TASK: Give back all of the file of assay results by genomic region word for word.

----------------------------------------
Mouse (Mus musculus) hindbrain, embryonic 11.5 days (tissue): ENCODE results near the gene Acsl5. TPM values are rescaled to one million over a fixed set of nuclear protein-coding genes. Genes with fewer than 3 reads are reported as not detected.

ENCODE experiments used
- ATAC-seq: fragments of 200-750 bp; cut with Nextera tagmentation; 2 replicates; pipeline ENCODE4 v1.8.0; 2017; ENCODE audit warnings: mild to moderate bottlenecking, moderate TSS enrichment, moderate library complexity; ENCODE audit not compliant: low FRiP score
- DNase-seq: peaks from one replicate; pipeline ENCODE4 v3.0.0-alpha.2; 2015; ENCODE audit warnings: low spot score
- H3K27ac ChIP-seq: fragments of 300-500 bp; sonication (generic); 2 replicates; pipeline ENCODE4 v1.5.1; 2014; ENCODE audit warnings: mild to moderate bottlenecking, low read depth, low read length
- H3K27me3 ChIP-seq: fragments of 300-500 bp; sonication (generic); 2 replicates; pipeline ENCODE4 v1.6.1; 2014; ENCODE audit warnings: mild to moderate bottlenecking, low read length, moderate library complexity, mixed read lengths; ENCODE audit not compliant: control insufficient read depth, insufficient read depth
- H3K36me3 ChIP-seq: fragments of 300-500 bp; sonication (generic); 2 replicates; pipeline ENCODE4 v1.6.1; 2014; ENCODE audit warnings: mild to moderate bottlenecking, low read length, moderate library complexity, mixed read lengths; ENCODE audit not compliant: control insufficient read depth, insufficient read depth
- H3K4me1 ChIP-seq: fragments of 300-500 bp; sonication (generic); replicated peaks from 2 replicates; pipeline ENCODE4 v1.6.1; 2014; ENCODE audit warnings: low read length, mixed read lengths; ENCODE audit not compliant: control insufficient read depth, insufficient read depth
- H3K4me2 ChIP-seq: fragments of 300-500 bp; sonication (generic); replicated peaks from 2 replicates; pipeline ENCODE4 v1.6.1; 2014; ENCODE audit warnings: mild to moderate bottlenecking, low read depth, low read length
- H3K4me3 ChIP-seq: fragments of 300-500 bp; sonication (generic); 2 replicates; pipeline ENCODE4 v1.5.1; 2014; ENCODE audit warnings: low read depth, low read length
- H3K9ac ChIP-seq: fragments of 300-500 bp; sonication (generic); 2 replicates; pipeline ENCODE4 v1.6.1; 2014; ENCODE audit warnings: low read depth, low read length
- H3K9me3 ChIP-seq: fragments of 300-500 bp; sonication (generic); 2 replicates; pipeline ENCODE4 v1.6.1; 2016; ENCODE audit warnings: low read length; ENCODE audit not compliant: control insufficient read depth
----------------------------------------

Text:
Mouse (Mus musculus) hindbrain, embryonic 11.5 days (tissue): ENCODE results near the gene Acsl5. TPM values are rescaled to one million over a fixed set of nuclear protein-coding genes. Genes with fewer than 3 reads are reported as not detected.

ENCODE experiments used
- ATAC-seq: fragments of 200-750 bp; cut with Nextera tagmentation; 2 replicates; pipeline ENCODE4 v1.8.0; 2017; ENCODE audit warnings: mild to moderate bottlenecking, moderate TSS enrichment, moderate library complexity; ENCODE audit not compliant: low FRiP score
- DNase-seq: peaks from one replicate; pipeline ENCODE4 v3.0.0-alpha.2; 2015; ENCODE audit warnings: low spot score
- H3K27ac ChIP-seq: fragments of 300-500 bp; sonication (generic); 2 replicates; pipeline ENCODE4 v1.5.1; 2014; ENCODE audit warnings: mild to moderate bottlenecking, low read depth, low read length
- H3K27me3 ChIP-seq: fragments of 300-500 bp; sonication (generic); 2 replicates; pipeline ENCODE4 v1.6.1; 2014; ENCODE audit warnings: mild to moderate bottlenecking, low read length, moderate library complexity, mixed read lengths; ENCODE audit not compliant: control insufficient read depth, insufficient read depth
- H3K36me3 ChIP-seq: fragments of 300-500 bp; sonication (generic); 2 replicates; pipeline ENCODE4 v1.6.1; 2014; ENCODE audit warnings: mild to moderate bottlenecking, low read length, moderate library complexity, mixed read lengths; ENCODE audit not compliant: control insufficient read depth, insufficient read depth
- H3K4me1 ChIP-seq: fragments of 300-500 bp; sonication (generic); replicated peaks from 2 replicates; pipeline ENCODE4 v1.6.1; 2014; ENCODE audit warnings: low read length, mixed read lengths; ENCODE audit not compliant: control insufficient read depth, insufficient read depth
- H3K4me2 ChIP-seq: fragments of 300-500 bp; sonication (generic); replicated peaks from 2 replicates; pipeline ENCODE4 v1.6.1; 2014; ENCODE audit warnings: mild to moderate bottlenecking, low read depth, low read length
- H3K4me3 ChIP-seq: fragments of 300-500 bp; sonication (generic); 2 replicates; pipeline ENCODE4 v1.5.1; 2014; ENCODE audit warnings: low read depth, low read length
- H3K9ac ChIP-seq: fragments of 300-500 bp; sonication (generic); 2 replicates; pipeline ENCODE4 v1.6.1; 2014; ENCODE audit warnings: low read depth, low read length
- H3K9me3 ChIP-seq: fragments of 300-500 bp; sonication (generic); 2 replicates; pipeline ENCODE4 v1.6.1; 2016; ENCODE audit warnings: low read length; ENCODE audit not compliant: control insufficient read depth